If there’s one country in the world that I thought I’d never visit, it’s Bhutan. The Land of the Thunder Dragon is not only a remote Himalayan Kingdom, it also has a notoriously expensive visa policy.
One morning in Rishikesh, India, I was presented with the opportunity from Juno. We were sitting on the second story balcony, working on our laptops, with a view out to the surrounding mountains.
“I just got an email inviting me to Bhutan. Do you want to go?” she asked.
Of course I wanted to go. This was the opportunity of a lifetime—even for me, a person who is constantly traveling, sometimes to 10-15 new countries per year. Bhutan never seemed to be a viable place for me to travel.
A few more emails later and the deal was sealed; we would be traveling to Bhutan in a few days with Bridge to Bhutan. They were eager to get the word out about traveling to Bhutan in the summer (June, July, and August) which is actually a low season here. At this time the visa fee is reduced. Most travelers visit in the spring or fall.
Some interesting facts about Bhutan:
- Bhutan was never colonized and has maintained its sovereignty and independence throughout the centuries, repelling invasions from the strongholds of its fortified monasteries called “Dzongs”
- Gross National Happiness is an official government policy. Bhutan is ranked as one of the happiest countries on earth.
- Bhutan is almost entirely mountains, with terrain rising from 180 meters (600 ft) in the south (sub-tropics) to over 7,000 meters (21,000 ft) in the north (alpine).
- The government has adopted a very cautious approach to the development of tourism in an effort to avoid its negative impacts on the culture and the environment.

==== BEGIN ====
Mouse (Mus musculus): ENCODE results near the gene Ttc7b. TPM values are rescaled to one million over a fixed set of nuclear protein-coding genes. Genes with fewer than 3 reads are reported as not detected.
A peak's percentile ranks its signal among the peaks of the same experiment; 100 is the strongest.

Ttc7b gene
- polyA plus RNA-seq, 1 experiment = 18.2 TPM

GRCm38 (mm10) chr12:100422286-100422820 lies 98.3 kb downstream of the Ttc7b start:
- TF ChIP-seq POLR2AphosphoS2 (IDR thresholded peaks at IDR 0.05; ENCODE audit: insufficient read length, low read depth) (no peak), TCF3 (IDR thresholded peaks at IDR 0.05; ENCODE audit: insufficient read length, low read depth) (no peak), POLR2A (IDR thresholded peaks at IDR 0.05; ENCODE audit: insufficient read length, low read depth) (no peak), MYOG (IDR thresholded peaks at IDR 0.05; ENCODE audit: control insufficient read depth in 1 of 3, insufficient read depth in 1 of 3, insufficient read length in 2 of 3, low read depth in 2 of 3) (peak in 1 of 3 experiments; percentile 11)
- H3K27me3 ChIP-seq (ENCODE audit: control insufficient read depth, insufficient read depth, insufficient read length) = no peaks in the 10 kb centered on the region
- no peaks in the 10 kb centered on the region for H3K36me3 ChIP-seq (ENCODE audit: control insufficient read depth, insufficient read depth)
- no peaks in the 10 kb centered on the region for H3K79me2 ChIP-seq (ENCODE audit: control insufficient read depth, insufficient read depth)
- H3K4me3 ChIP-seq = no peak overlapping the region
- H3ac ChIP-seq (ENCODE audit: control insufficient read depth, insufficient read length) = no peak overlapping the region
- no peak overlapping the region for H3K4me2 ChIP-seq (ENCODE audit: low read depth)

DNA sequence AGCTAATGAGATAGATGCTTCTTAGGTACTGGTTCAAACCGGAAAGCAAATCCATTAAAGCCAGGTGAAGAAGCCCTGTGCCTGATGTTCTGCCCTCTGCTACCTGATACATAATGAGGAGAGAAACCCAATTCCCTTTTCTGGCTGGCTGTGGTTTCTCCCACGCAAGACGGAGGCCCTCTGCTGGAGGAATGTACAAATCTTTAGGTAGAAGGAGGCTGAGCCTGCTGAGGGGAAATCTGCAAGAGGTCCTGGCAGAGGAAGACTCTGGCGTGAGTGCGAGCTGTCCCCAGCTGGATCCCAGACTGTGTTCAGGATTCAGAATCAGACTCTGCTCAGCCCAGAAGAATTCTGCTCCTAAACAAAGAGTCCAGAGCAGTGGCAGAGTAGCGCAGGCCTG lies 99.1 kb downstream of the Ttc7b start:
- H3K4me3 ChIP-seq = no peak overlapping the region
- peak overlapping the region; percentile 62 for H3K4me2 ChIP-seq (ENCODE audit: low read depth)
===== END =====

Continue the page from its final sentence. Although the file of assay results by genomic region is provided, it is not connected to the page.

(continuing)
- The capital Thimphu is the only capital city in the world without a traffic signal.
- 72% of the country is forested.
- Buddhism was first introduced to Bhutan in the 7th century AD. Today the state religion is Vajrayana Buddhism. The second largest religion is Hindusm, practiced by about a quarter of the population.
- 105,414 tourists visited Bhutan in 2012.
- Bhutan’s government is a constitutional monarchy. In 2008, the country transitioned from absolute monarchy and held its first general election
- Bhutan is the first country in the world to have banned the sale of tobacco.
- In Bhutanese families, inheritance generally passes through the female line. Daughters will inherit their parents’ house. A man is expected to make his own way in the world and often moves to his wife’s home.
- The Bhutanese ngultrum is the currency and is pegged to the Indian rupee. Rupees are also legal tender.
- Bhutan’s national sport is archery, and competitions are held regularly in most villages.
Over the next few weeks on Bohemian Traveler I will share stories, photos, and practical travel information with you about Bhutan.
I hope to get across the point that Bhutan is more accessible than I thought and ways of making a visit there more affordable (for example visiting in the summer, when the visa fees are less expensive).
Have you traveled to Bhutan? What were your impressions?